Analog Paper vs Digital Paper - What's The Diference? What's Simmiliar?
I don't know if this is the right forum for this, but here goes...
So I bought some more digital photo paper today, not the first time I have done so.
But I bought some from Kodak, first time, and it got me wondering what the differences are between the two types of basically the same kind of paper.
I know the digital one doesn't have a light sensative silver halide layer, but does it have any of the other layers that analog paper does?
Just curious mostly!
Inkjet papers don't have to hold up to liquids. The idea of handcoating inkjet papers seems attractive, but I've only heard of unsuccessful attempts, either because the paper can't stand up to the chemistry, or coatings on the paper prevent the emulsion from adhering.
Do you mean Ink Jet paper? In that case, I don't have a clue. If you mean a paper like Fuji Cystal Archive or Kodak Endura Metallic, then they are photographic papers, with real emulsion layers.
I do believe that the papers that are used with inkjet printers are coated with some form of brightener. These would make it most unsuitable for any type of traditional photographic process.
As David suggests, wet strength is one of the primary characteristics of a good paper for alt processes.
OK whats the differance :-)
Traditional wet processed papers, colour and B&W contain silver, are expensive to manufacture and are not cheap any more.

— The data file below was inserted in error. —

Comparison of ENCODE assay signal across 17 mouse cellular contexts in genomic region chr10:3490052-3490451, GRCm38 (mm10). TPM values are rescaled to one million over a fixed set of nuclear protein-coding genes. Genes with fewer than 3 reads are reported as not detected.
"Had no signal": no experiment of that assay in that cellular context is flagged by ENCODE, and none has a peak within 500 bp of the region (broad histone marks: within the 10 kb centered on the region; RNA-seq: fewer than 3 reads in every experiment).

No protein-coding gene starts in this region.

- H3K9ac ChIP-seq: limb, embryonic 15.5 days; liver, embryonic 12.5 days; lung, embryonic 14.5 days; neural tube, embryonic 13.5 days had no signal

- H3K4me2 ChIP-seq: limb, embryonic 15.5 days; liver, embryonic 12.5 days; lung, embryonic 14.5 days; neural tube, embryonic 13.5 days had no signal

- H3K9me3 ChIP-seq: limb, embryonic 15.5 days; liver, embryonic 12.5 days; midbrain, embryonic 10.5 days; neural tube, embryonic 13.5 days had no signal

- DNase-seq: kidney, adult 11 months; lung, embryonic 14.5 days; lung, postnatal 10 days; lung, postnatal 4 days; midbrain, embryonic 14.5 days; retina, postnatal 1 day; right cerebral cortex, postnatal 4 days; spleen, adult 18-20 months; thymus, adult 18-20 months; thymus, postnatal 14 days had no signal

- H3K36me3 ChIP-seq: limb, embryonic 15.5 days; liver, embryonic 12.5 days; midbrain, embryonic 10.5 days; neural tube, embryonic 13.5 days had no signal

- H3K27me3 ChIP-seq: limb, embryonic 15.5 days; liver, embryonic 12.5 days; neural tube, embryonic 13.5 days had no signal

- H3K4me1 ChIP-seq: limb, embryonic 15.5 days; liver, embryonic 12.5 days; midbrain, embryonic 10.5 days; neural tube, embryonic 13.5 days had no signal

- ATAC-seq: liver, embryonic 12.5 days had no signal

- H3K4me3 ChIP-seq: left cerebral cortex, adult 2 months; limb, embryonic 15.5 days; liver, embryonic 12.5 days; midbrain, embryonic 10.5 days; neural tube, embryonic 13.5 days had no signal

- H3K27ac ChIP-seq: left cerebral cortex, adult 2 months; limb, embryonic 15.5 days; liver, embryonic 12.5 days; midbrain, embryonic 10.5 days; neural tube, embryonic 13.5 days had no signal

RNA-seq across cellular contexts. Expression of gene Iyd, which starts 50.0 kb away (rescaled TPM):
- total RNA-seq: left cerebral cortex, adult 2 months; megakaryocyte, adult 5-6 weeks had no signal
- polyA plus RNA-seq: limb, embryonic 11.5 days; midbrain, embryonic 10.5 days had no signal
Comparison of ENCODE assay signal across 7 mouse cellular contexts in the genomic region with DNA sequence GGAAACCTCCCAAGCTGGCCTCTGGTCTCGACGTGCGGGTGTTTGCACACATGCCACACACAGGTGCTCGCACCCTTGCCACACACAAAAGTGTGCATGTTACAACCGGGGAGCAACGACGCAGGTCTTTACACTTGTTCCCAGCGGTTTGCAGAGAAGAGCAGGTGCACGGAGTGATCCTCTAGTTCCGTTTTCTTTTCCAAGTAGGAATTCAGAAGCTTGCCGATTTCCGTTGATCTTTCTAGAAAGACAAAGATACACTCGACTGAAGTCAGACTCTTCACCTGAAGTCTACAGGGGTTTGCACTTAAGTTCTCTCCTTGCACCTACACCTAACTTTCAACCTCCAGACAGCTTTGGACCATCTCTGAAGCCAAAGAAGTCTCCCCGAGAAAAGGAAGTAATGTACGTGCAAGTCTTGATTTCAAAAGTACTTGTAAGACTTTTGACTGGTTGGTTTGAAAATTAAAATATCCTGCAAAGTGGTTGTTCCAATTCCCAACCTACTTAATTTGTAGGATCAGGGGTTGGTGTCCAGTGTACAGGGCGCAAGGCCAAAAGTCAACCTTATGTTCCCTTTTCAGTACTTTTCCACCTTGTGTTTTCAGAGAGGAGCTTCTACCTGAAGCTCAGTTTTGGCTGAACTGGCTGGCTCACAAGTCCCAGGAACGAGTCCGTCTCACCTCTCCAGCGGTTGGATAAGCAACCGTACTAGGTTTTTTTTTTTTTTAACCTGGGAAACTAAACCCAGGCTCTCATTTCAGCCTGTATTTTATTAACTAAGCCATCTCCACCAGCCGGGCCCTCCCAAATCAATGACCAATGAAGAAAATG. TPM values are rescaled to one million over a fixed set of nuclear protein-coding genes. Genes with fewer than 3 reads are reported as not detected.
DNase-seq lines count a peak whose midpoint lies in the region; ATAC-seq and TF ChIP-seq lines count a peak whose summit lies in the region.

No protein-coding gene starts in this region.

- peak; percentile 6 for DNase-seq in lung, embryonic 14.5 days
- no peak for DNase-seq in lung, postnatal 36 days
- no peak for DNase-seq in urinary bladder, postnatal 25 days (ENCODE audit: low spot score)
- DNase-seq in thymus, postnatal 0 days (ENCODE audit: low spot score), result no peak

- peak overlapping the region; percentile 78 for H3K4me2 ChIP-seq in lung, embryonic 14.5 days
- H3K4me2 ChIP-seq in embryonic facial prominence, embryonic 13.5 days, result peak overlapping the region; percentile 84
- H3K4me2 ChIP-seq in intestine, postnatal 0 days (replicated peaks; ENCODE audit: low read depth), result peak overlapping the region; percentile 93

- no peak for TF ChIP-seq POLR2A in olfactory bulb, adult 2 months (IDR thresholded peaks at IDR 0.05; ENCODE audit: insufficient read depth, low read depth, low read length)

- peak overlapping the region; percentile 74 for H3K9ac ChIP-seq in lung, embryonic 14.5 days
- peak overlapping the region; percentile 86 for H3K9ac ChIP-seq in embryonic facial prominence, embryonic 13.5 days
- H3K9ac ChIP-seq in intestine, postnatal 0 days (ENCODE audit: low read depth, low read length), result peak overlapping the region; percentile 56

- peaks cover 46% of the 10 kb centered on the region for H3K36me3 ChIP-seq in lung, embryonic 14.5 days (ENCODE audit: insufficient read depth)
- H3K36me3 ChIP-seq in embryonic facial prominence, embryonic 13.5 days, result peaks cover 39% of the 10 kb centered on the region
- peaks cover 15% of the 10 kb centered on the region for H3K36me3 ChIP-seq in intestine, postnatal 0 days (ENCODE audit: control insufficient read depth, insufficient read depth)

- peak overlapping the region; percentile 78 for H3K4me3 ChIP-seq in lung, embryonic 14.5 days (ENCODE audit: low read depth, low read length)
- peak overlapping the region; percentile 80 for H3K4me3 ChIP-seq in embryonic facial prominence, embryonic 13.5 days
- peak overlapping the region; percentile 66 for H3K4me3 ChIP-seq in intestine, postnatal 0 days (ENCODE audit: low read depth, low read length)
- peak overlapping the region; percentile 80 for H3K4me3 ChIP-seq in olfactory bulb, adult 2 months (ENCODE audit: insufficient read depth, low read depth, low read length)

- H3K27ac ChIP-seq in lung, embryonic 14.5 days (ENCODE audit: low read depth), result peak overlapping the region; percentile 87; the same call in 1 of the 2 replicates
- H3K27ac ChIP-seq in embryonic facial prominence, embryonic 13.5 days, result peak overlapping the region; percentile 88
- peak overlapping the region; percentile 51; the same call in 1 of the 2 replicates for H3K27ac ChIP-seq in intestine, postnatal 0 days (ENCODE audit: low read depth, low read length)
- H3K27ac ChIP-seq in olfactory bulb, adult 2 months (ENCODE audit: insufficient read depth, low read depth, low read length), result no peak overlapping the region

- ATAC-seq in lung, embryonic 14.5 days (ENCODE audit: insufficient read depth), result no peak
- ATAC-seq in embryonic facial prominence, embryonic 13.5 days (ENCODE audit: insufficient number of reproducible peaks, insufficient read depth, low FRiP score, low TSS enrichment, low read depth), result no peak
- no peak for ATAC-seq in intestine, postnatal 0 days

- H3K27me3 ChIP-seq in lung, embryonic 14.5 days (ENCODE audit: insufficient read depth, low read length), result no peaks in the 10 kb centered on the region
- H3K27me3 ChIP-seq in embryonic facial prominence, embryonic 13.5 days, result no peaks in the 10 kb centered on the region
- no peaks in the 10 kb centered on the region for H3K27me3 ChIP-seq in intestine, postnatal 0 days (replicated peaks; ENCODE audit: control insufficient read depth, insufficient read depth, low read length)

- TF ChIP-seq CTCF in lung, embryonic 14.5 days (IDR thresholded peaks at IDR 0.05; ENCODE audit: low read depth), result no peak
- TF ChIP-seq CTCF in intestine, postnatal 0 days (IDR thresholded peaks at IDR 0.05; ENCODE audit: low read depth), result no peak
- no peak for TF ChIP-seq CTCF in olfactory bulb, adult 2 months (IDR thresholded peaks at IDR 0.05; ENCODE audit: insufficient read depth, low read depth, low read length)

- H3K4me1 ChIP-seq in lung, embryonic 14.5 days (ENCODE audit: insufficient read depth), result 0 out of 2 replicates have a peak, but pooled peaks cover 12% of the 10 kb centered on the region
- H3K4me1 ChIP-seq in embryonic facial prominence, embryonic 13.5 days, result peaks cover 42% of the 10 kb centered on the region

Inkjet papers can be coated on the same machines, contain no silver are cheap to manufacture and the users are mugs as they usually cost more than traditional papers.
On a more serious level most manufacturers now make RA-4 papers for digital minilabs, and these papers have a higher silver content.
Optical brighteners appear in many papers or are used in the stabiliser.
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Papers intended for making digital prints from digital printers contain mordants, or chemicals to hold onto the dyes which are squirted from those little expensive tanks of ink in the printer.
The silver papers intended for optical or digital printing which are made by Kodak are virtually the same nowdays. It was basically a matter of matching reciprocity failure for the optical and shorter LED or Laser printing intended to be done by optical digital printers.
I have coated silver halide on about 5 varieties of digital inkjet papers. The emulsion holds onto the surface of the paper quite well, but the chemicals in the papers to cause ink adhesion mess up the photographic sensitivity and the mordants also hold on to any staining chemical that enters the paper during the process, so the dmin is high.
I guess that attempts to answer or answers 3 things brought up here.